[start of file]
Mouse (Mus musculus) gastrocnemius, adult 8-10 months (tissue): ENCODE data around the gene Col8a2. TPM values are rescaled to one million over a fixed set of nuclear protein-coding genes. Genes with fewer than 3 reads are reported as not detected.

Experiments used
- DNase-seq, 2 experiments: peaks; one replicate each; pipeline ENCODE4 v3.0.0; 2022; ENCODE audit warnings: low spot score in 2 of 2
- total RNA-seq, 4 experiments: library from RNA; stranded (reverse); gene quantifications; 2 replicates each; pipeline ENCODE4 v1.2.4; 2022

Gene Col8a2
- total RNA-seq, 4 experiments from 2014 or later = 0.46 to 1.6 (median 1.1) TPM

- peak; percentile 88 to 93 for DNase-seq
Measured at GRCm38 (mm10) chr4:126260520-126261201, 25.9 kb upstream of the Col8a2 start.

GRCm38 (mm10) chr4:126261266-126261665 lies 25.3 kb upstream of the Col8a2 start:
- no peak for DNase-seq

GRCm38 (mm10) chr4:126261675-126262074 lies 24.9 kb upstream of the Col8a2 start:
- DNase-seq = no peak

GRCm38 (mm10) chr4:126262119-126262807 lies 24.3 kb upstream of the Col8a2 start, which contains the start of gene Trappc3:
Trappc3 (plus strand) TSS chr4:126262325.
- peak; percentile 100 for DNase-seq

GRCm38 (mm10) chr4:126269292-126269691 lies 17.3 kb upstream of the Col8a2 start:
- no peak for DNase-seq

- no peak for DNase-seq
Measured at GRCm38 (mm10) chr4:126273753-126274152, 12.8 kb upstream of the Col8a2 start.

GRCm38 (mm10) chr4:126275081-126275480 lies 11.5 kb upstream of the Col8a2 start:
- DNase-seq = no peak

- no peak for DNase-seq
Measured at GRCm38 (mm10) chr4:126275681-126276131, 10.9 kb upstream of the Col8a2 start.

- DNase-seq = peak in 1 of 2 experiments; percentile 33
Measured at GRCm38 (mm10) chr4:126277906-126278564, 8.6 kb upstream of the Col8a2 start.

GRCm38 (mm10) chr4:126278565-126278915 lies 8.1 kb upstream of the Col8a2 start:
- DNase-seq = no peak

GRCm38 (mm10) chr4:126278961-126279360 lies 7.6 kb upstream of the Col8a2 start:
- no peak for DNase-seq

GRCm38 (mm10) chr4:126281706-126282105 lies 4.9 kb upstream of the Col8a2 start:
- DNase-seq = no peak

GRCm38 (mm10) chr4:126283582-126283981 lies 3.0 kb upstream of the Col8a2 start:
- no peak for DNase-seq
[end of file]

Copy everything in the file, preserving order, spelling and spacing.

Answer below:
Mouse (Mus musculus) gastrocnemius, adult 8-10 months (tissue): ENCODE data around the gene Col8a2. TPM values are rescaled to one million over a fixed set of nuclear protein-coding genes. Genes with fewer than 3 reads are reported as not detected.

Experiments used
- DNase-seq, 2 experiments: peaks; one replicate each; pipeline ENCODE4 v3.0.0; 2022; ENCODE audit warnings: low spot score in 2 of 2
- total RNA-seq, 4 experiments: library from RNA; stranded (reverse); gene quantifications; 2 replicates each; pipeline ENCODE4 v1.2.4; 2022

Gene Col8a2
- total RNA-seq, 4 experiments from 2014 or later = 0.46 to 1.6 (median 1.1) TPM

- peak; percentile 88 to 93 for DNase-seq
Measured at GRCm38 (mm10) chr4:126260520-126261201, 25.9 kb upstream of the Col8a2 start.

GRCm38 (mm10) chr4:126261266-126261665 lies 25.3 kb upstream of the Col8a2 start:
- no peak for DNase-seq

GRCm38 (mm10) chr4:126261675-126262074 lies 24.9 kb upstream of the Col8a2 start:
- DNase-seq = no peak

GRCm38 (mm10) chr4:126262119-126262807 lies 24.3 kb upstream of the Col8a2 start, which contains the start of gene Trappc3:
Trappc3 (plus strand) TSS chr4:126262325.
- peak; percentile 100 for DNase-seq

GRCm38 (mm10) chr4:126269292-126269691 lies 17.3 kb upstream of the Col8a2 start:
- no peak for DNase-seq

- no peak for DNase-seq
Measured at GRCm38 (mm10) chr4:126273753-126274152, 12.8 kb upstream of the Col8a2 start.

GRCm38 (mm10) chr4:126275081-126275480 lies 11.5 kb upstream of the Col8a2 start:
- DNase-seq = no peak

- no peak for DNase-seq
Measured at GRCm38 (mm10) chr4:126275681-126276131, 10.9 kb upstream of the Col8a2 start.

- DNase-seq = peak in 1 of 2 experiments; percentile 33
Measured at GRCm38 (mm10) chr4:126277906-126278564, 8.6 kb upstream of the Col8a2 start.

GRCm38 (mm10) chr4:126278565-126278915 lies 8.1 kb upstream of the Col8a2 start:
- DNase-seq = no peak

GRCm38 (mm10) chr4:126278961-126279360 lies 7.6 kb upstream of the Col8a2 start:
- no peak for DNase-seq

GRCm38 (mm10) chr4:126281706-126282105 lies 4.9 kb upstream of the Col8a2 start:
- DNase-seq = no peak

GRCm38 (mm10) chr4:126283582-126283981 lies 3.0 kb upstream of the Col8a2 start:
- no peak for DNase-seq